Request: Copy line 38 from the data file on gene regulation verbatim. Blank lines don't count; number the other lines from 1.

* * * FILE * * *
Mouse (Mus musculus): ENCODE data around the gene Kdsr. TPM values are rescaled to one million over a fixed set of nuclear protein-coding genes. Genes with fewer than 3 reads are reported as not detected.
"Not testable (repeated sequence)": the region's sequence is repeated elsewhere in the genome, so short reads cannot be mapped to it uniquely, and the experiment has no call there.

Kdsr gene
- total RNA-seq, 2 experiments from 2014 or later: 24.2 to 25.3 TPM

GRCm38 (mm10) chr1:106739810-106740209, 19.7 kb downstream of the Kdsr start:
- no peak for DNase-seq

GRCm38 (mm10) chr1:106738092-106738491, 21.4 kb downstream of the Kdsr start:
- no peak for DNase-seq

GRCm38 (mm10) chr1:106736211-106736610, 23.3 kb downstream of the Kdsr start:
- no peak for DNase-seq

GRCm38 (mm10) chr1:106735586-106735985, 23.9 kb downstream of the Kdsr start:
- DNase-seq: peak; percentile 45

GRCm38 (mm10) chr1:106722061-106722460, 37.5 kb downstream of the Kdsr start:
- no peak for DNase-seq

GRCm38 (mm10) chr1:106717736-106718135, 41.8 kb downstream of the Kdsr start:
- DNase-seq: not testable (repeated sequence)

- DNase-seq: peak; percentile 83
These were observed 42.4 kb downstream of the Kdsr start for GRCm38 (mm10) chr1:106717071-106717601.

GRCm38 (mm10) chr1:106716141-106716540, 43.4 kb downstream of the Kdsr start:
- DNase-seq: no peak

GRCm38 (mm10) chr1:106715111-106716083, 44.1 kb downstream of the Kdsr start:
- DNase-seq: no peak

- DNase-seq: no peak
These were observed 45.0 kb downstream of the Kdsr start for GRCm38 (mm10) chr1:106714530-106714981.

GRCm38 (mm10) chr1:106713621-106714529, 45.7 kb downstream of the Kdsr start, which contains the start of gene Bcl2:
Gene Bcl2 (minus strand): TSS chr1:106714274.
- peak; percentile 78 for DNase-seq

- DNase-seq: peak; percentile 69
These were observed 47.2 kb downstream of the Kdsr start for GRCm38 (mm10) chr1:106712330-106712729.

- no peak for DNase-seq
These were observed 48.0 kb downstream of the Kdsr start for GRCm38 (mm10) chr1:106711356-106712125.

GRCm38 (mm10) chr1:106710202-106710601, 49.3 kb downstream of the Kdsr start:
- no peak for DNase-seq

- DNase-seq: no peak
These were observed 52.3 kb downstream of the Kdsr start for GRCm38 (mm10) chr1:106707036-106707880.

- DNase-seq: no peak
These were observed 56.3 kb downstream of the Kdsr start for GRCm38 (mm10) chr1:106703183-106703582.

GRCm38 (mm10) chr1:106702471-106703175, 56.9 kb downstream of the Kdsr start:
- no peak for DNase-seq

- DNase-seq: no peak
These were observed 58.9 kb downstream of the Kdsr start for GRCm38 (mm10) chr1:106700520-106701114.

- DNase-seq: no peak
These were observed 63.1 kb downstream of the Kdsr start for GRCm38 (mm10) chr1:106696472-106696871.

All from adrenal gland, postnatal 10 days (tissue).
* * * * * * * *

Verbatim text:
GRCm38 (mm10) chr1:106702471-106703175, 56.9 kb downstream of the Kdsr start: